(Last Updated on : 30/08/2012)
The district with its headquarter at Chinsurah is within the Burdwan subdivision of West Bengal. In Bipradash Piplai`s "Manasamangal" and in the Muslim account Ain -I -Akbari the name of the place has been mentioned for several times, which indicates that the name "Hooghly"does not have foreign origin. As far as the history concerns, the district derived its name from "Hogla", a tall reed grows along the banks of the river and the marshy lowland.
The district of Hooghly, along the bank of river Hooghly, is one of the economically developed districts in West Bengal, holding a population of about 50,40,047, as per the 2001 census. The density of population was 1383 per sq.km. Though an urban arrangement, nearly the 68.81% of population constitute the rural folk.
The language of the majority is not proper Bengali, rather the dialect is here known as metropolitan Bengali. Along the western tract of the Darakeswar River, the language is somewhat an amalgamation of the dialect of Bankura and the Rari of Bardhaman. A limited amount of natives mainly in the Arambagh subdivision speak Hindi and Urdu. In the interior parts, Santali spoken communities are also found.
Hindus and Muslims are the two religions that mainly comprise the populace of the district. The government has been successful to provide electricity to 1898 villages till 2001.
The economically developed district has an unyielding foundation of education since the dawn of history. In ancient times, Sanskrit was the most prominent subject an it was obligatory to know Sanskrit .To teach the language once there was a profusion of "tolls", generally known as "Chatuspathi". In the primitive days, when there was no well- built school building, students came to the "tolls" to have their education.
Therefore the development of education in the district is not a sudden outcome. Presently the district, Hooghly shares a prominent place in the field of education in the state. There are about 2993 primary schools and 548 secondary schools, 139 higher secondary schools and madrashas all over the district. Several steps had been implemented to set up schools in the villages in order to wipe out illiteracy from the district.
Apart from the Government undertaking schools, some private concerns and religious institutions have also come up and put up several convents, which has been, directly affiliated to the I.C.S.E and C.B.S.E.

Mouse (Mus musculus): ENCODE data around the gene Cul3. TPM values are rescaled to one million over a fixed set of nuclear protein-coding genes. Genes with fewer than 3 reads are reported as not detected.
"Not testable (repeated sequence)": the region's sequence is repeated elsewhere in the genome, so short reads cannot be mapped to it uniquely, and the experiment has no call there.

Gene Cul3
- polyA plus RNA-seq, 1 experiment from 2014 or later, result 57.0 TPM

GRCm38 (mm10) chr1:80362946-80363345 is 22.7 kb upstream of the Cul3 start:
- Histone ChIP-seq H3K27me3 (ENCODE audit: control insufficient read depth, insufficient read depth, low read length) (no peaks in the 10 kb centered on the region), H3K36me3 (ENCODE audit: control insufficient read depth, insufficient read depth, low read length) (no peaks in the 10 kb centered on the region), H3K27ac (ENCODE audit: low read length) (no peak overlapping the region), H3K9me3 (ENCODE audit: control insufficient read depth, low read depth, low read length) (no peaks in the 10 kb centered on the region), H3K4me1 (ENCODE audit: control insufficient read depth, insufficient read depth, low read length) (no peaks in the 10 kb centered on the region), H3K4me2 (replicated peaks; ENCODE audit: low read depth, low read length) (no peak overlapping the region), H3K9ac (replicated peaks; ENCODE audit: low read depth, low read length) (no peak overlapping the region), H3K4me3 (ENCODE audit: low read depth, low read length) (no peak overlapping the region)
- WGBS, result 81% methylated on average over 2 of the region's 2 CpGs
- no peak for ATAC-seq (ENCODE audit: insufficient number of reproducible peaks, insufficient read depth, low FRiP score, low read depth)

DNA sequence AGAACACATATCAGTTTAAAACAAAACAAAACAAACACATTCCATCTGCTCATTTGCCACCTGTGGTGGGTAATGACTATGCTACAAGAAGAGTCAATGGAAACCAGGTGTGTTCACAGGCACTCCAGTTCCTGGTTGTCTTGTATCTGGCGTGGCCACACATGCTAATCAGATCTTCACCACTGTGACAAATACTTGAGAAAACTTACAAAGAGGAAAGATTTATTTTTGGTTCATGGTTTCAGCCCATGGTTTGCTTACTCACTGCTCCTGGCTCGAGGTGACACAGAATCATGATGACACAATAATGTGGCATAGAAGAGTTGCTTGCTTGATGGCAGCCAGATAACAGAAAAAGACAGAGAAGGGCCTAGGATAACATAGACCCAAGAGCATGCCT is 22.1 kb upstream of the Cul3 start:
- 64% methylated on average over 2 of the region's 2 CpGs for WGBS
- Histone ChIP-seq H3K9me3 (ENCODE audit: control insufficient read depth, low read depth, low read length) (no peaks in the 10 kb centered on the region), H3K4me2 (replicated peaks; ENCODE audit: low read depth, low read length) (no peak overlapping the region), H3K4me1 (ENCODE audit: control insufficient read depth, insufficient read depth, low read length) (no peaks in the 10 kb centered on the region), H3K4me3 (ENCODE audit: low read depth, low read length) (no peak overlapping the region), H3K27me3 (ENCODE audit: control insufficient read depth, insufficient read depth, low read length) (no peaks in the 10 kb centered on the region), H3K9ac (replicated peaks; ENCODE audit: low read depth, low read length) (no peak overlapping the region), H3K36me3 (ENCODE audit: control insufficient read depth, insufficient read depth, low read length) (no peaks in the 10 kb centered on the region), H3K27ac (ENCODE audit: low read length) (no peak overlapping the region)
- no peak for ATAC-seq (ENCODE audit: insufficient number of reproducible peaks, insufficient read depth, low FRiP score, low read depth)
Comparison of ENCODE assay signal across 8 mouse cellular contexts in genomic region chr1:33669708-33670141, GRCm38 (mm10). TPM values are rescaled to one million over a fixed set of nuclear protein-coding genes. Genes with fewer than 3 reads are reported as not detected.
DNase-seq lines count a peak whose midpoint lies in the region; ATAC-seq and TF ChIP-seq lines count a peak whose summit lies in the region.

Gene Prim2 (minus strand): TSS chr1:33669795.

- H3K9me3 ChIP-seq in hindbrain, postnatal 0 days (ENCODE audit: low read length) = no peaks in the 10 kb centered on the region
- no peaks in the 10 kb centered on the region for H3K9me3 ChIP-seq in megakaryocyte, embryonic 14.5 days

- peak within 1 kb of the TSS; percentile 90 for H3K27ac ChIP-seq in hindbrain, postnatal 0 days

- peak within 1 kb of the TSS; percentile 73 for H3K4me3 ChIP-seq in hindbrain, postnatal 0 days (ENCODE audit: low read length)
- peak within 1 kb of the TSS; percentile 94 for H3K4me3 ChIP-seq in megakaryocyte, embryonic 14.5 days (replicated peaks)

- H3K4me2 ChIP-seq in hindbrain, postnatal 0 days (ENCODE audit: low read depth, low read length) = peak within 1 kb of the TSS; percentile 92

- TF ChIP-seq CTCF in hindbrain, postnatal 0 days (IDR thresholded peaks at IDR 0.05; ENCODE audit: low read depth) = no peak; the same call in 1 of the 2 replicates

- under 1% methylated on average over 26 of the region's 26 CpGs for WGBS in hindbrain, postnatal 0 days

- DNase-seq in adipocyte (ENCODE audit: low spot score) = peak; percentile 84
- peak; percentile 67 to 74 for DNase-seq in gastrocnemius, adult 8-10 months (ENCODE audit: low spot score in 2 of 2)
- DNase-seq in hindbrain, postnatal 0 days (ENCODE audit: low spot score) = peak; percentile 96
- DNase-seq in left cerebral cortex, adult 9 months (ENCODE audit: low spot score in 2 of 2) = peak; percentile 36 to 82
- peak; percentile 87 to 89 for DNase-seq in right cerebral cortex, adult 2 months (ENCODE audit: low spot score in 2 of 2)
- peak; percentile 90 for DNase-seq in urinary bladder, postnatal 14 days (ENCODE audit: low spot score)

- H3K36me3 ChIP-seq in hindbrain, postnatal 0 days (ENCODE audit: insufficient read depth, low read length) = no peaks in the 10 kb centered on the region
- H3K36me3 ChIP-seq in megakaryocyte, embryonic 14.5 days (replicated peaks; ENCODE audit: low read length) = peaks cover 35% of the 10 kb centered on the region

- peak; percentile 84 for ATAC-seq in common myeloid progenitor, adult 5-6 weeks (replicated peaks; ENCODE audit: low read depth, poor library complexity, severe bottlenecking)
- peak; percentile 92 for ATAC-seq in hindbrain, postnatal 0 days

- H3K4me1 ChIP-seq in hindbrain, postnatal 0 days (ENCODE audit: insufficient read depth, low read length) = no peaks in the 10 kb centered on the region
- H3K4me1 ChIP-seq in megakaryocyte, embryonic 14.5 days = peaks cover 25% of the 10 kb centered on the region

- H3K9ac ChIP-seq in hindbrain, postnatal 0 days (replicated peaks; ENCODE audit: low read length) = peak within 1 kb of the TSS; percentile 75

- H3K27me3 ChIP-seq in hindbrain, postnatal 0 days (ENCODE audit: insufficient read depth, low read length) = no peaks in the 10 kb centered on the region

In Hooghly, there are 2 general colleges, offering the courses of B.A, B.S.C and B.Com, of which mention may be made of Hooghly Mohsin College at Chinsurah and Serampore College at Serampore.
Due to the escalating prosperity of the software firms in the region, the demand of the IT trainers are being increasing. Hence the need of technical and vocational training has been emphasized. There is presently one engineering college providing degree courses and 4 Engineering colleges providing diploma courses. However some teacher`s training institutions have been booming up in Hooghly to supplement the need of the teachers for the schools.
Presently some NGO`s have become active enough to propagate education among the backward classes. The scenario of education has been gradually changing with the economic situation of the district.
The district of Hooghly offers a rich cultural heritage since the prehistoric times. The region of Hooghly existed even when there was no separate state called West Bengal. The region, as has been inhabited by several generations for years, it inherited a diversified cultural heritage.
However the cultural tradition in Hooghly mainly follows the Hindu custom. The Jagadhatri Puja is the principal festival here, which was even elevated to the status of Durga Puja in Kolkata, clearly represents the Hindu custom here. The uniqueness of this Puja is the height of the idol and intricate and attractive lightings. Makar Sankranti was another festival of equal importance. It was the traditional beliefs that the prayers of those are fulfilled who take dip in the Tribeni Sangam.
Mahesh is the principal fair held on the occasion of "Rathajatra". Printing Machine was first established in the district in the year of 1778 and the first Bengali book (Bengali version of A Grammar of the Bengali Language) was printed here. Thus the district is the onlooker of many first establishments, hence historically significant. Moreover the buildings of Hooghly are the lively embodiments of the ancient culture and tradition.
Thus Hooghly is just after Bardhaman, which is economically and culturally affluent with a strong base of education.
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